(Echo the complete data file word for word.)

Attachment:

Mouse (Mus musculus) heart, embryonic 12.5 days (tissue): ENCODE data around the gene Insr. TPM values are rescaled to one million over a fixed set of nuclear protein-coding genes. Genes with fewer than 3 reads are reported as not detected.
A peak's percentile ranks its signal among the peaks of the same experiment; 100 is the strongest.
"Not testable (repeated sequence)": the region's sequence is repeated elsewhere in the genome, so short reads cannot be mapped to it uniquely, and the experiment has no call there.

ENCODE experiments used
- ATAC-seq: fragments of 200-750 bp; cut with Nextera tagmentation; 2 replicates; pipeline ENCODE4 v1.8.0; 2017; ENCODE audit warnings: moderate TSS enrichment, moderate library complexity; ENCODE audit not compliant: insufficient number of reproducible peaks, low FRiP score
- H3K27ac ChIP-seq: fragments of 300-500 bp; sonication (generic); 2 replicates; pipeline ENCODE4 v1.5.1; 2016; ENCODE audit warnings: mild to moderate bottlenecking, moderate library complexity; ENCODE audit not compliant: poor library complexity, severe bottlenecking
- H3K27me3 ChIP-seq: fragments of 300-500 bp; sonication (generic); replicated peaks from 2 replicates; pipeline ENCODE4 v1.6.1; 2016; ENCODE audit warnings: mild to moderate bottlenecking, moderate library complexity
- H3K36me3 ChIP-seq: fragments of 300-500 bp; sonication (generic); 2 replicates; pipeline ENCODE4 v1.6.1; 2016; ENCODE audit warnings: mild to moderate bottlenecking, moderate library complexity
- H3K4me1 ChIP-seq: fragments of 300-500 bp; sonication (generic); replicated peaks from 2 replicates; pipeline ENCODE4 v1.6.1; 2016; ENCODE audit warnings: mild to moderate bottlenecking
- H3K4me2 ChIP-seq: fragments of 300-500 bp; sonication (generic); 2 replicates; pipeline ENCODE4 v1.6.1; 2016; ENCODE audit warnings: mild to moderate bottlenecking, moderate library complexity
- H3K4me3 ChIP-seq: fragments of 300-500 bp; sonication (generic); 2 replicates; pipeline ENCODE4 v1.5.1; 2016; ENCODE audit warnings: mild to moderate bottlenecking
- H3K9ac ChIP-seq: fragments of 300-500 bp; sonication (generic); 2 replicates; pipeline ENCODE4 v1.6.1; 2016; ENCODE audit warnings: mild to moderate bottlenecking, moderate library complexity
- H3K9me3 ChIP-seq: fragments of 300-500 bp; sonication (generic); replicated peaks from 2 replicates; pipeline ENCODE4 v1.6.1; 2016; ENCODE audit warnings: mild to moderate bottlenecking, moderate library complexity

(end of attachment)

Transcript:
Mouse (Mus musculus) heart, embryonic 12.5 days (tissue): ENCODE data around the gene Insr. TPM values are rescaled to one million over a fixed set of nuclear protein-coding genes. Genes with fewer than 3 reads are reported as not detected.
A peak's percentile ranks its signal among the peaks of the same experiment; 100 is the strongest.
"Not testable (repeated sequence)": the region's sequence is repeated elsewhere in the genome, so short reads cannot be mapped to it uniquely, and the experiment has no call there.

ENCODE experiments used
- ATAC-seq: fragments of 200-750 bp; cut with Nextera tagmentation; 2 replicates; pipeline ENCODE4 v1.8.0; 2017; ENCODE audit warnings: moderate TSS enrichment, moderate library complexity; ENCODE audit not compliant: insufficient number of reproducible peaks, low FRiP score
- H3K27ac ChIP-seq: fragments of 300-500 bp; sonication (generic); 2 replicates; pipeline ENCODE4 v1.5.1; 2016; ENCODE audit warnings: mild to moderate bottlenecking, moderate library complexity; ENCODE audit not compliant: poor library complexity, severe bottlenecking
- H3K27me3 ChIP-seq: fragments of 300-500 bp; sonication (generic); replicated peaks from 2 replicates; pipeline ENCODE4 v1.6.1; 2016; ENCODE audit warnings: mild to moderate bottlenecking, moderate library complexity
- H3K36me3 ChIP-seq: fragments of 300-500 bp; sonication (generic); 2 replicates; pipeline ENCODE4 v1.6.1; 2016; ENCODE audit warnings: mild to moderate bottlenecking, moderate library complexity
- H3K4me1 ChIP-seq: fragments of 300-500 bp; sonication (generic); replicated peaks from 2 replicates; pipeline ENCODE4 v1.6.1; 2016; ENCODE audit warnings: mild to moderate bottlenecking
- H3K4me2 ChIP-seq: fragments of 300-500 bp; sonication (generic); 2 replicates; pipeline ENCODE4 v1.6.1; 2016; ENCODE audit warnings: mild to moderate bottlenecking, moderate library complexity
- H3K4me3 ChIP-seq: fragments of 300-500 bp; sonication (generic); 2 replicates; pipeline ENCODE4 v1.5.1; 2016; ENCODE audit warnings: mild to moderate bottlenecking
- H3K9ac ChIP-seq: fragments of 300-500 bp; sonication (generic); 2 replicates; pipeline ENCODE4 v1.6.1; 2016; ENCODE audit warnings: mild to moderate bottlenecking, moderate library complexity
- H3K9me3 ChIP-seq: fragments of 300-500 bp; sonication (generic); replicated peaks from 2 replicates; pipeline ENCODE4 v1.6.1; 2016; ENCODE audit warnings: mild to moderate bottlenecking, moderate library complexity